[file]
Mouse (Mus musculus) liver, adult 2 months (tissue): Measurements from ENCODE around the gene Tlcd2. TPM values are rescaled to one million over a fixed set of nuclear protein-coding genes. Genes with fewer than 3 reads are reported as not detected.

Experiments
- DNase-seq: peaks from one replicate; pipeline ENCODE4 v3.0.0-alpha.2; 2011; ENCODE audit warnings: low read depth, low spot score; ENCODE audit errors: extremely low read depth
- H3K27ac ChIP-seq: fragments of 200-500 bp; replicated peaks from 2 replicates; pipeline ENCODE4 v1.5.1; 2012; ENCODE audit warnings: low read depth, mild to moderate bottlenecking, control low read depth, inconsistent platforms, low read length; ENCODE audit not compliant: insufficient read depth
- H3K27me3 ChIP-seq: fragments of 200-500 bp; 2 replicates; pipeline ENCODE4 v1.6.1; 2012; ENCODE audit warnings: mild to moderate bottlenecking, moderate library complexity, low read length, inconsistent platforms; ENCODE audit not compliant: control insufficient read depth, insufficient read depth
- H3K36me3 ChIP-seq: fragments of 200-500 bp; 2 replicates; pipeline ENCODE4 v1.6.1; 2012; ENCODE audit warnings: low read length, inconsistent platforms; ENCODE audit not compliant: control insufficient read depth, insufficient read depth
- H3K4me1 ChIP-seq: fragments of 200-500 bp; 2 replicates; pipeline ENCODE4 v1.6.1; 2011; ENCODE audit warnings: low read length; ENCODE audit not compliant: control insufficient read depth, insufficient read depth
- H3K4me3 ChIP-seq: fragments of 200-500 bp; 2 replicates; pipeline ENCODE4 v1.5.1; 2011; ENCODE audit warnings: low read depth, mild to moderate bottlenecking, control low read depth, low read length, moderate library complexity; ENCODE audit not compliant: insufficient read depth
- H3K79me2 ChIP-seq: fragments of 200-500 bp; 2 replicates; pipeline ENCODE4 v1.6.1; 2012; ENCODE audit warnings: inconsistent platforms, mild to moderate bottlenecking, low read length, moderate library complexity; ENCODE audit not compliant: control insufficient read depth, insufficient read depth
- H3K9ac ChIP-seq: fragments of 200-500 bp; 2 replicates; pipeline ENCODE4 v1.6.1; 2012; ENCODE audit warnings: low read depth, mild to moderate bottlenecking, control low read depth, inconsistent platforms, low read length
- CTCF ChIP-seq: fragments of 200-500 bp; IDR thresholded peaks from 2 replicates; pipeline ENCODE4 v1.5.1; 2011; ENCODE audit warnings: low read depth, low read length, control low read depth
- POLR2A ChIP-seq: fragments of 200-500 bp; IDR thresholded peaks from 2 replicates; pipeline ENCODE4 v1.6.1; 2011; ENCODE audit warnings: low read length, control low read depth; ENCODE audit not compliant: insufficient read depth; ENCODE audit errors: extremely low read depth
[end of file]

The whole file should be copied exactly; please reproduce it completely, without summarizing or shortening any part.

Mouse (Mus musculus) liver, adult 2 months (tissue): Measurements from ENCODE around the gene Tlcd2. TPM values are rescaled to one million over a fixed set of nuclear protein-coding genes. Genes with fewer than 3 reads are reported as not detected.

Experiments
- DNase-seq: peaks from one replicate; pipeline ENCODE4 v3.0.0-alpha.2; 2011; ENCODE audit warnings: low read depth, low spot score; ENCODE audit errors: extremely low read depth
- H3K27ac ChIP-seq: fragments of 200-500 bp; replicated peaks from 2 replicates; pipeline ENCODE4 v1.5.1; 2012; ENCODE audit warnings: low read depth, mild to moderate bottlenecking, control low read depth, inconsistent platforms, low read length; ENCODE audit not compliant: insufficient read depth
- H3K27me3 ChIP-seq: fragments of 200-500 bp; 2 replicates; pipeline ENCODE4 v1.6.1; 2012; ENCODE audit warnings: mild to moderate bottlenecking, moderate library complexity, low read length, inconsistent platforms; ENCODE audit not compliant: control insufficient read depth, insufficient read depth
- H3K36me3 ChIP-seq: fragments of 200-500 bp; 2 replicates; pipeline ENCODE4 v1.6.1; 2012; ENCODE audit warnings: low read length, inconsistent platforms; ENCODE audit not compliant: control insufficient read depth, insufficient read depth
- H3K4me1 ChIP-seq: fragments of 200-500 bp; 2 replicates; pipeline ENCODE4 v1.6.1; 2011; ENCODE audit warnings: low read length; ENCODE audit not compliant: control insufficient read depth, insufficient read depth
- H3K4me3 ChIP-seq: fragments of 200-500 bp; 2 replicates; pipeline ENCODE4 v1.5.1; 2011; ENCODE audit warnings: low read depth, mild to moderate bottlenecking, control low read depth, low read length, moderate library complexity; ENCODE audit not compliant: insufficient read depth
- H3K79me2 ChIP-seq: fragments of 200-500 bp; 2 replicates; pipeline ENCODE4 v1.6.1; 2012; ENCODE audit warnings: inconsistent platforms, mild to moderate bottlenecking, low read length, moderate library complexity; ENCODE audit not compliant: control insufficient read depth, insufficient read depth
- H3K9ac ChIP-seq: fragments of 200-500 bp; 2 replicates; pipeline ENCODE4 v1.6.1; 2012; ENCODE audit warnings: low read depth, mild to moderate bottlenecking, control low read depth, inconsistent platforms, low read length
- CTCF ChIP-seq: fragments of 200-500 bp; IDR thresholded peaks from 2 replicates; pipeline ENCODE4 v1.5.1; 2011; ENCODE audit warnings: low read depth, low read length, control low read depth
- POLR2A ChIP-seq: fragments of 200-500 bp; IDR thresholded peaks from 2 replicates; pipeline ENCODE4 v1.6.1; 2011; ENCODE audit warnings: low read length, control low read depth; ENCODE audit not compliant: insufficient read depth; ENCODE audit errors: extremely low read depth